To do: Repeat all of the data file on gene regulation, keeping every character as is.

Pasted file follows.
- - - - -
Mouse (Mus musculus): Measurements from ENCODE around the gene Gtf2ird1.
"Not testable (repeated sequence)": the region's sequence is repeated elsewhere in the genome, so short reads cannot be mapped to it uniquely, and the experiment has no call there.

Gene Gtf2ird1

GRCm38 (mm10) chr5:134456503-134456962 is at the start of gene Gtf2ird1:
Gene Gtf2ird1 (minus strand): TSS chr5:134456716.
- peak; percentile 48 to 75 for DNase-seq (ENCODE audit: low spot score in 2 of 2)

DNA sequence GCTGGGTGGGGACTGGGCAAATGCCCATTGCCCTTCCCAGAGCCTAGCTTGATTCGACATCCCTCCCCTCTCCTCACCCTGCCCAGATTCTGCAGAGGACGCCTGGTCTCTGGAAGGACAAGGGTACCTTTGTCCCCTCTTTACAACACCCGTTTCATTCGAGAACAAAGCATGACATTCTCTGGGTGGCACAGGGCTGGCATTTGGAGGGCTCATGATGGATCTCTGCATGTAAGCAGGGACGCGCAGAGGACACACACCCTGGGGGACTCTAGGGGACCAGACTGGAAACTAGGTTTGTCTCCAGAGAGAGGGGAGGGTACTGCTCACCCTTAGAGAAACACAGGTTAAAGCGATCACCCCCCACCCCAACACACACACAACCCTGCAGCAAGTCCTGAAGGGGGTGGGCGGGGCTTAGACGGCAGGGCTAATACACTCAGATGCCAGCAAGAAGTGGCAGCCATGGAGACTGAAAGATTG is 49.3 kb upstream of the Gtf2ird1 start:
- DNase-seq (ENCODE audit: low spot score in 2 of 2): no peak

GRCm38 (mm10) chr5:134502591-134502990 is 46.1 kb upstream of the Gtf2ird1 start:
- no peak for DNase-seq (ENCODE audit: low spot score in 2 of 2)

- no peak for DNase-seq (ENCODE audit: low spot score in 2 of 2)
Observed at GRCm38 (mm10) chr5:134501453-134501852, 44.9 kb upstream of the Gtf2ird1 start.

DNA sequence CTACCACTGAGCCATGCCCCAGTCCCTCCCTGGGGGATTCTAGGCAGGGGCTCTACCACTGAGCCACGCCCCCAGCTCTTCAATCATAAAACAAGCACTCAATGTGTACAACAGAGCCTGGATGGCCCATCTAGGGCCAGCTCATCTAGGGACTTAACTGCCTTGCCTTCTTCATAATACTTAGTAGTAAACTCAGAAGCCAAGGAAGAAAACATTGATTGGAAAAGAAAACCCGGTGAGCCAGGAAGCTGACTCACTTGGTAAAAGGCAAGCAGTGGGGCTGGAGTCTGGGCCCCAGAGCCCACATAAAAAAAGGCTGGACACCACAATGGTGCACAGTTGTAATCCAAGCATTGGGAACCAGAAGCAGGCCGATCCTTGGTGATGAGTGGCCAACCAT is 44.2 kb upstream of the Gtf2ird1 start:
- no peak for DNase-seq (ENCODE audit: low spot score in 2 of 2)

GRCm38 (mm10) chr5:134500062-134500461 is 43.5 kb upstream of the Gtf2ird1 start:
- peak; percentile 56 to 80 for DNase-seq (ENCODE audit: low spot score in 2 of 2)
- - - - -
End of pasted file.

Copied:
Mouse (Mus musculus): Measurements from ENCODE around the gene Gtf2ird1.
"Not testable (repeated sequence)": the region's sequence is repeated elsewhere in the genome, so short reads cannot be mapped to it uniquely, and the experiment has no call there.

Gene Gtf2ird1

GRCm38 (mm10) chr5:134456503-134456962 is at the start of gene Gtf2ird1:
Gene Gtf2ird1 (minus strand): TSS chr5:134456716.
- peak; percentile 48 to 75 for DNase-seq (ENCODE audit: low spot score in 2 of 2)

DNA sequence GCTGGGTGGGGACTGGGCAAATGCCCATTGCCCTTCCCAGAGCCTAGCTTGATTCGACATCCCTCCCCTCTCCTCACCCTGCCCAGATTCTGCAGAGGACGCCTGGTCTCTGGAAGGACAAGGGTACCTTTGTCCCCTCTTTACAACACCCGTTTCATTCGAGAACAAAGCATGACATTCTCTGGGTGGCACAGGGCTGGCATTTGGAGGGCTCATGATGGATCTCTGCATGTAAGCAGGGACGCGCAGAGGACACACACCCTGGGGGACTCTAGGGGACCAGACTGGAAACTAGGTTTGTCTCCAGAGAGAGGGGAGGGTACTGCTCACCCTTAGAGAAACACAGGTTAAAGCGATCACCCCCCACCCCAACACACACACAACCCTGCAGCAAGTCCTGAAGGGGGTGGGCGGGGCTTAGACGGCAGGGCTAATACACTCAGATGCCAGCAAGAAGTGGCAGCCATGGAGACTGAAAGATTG is 49.3 kb upstream of the Gtf2ird1 start:
- DNase-seq (ENCODE audit: low spot score in 2 of 2): no peak

GRCm38 (mm10) chr5:134502591-134502990 is 46.1 kb upstream of the Gtf2ird1 start:
- no peak for DNase-seq (ENCODE audit: low spot score in 2 of 2)

- no peak for DNase-seq (ENCODE audit: low spot score in 2 of 2)
Observed at GRCm38 (mm10) chr5:134501453-134501852, 44.9 kb upstream of the Gtf2ird1 start.

DNA sequence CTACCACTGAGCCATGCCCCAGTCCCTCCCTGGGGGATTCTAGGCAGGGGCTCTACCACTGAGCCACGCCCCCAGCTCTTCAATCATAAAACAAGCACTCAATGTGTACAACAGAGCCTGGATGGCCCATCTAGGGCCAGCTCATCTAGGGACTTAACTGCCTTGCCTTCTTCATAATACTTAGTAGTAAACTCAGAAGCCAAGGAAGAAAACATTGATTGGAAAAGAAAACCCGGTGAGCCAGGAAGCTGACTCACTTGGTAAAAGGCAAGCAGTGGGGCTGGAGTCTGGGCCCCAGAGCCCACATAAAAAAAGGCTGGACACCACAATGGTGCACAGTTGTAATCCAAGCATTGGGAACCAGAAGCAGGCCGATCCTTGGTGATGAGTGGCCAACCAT is 44.2 kb upstream of the Gtf2ird1 start:
- no peak for DNase-seq (ENCODE audit: low spot score in 2 of 2)

GRCm38 (mm10) chr5:134500062-134500461 is 43.5 kb upstream of the Gtf2ird1 start:
- peak; percentile 56 to 80 for DNase-seq (ENCODE audit: low spot score in 2 of 2)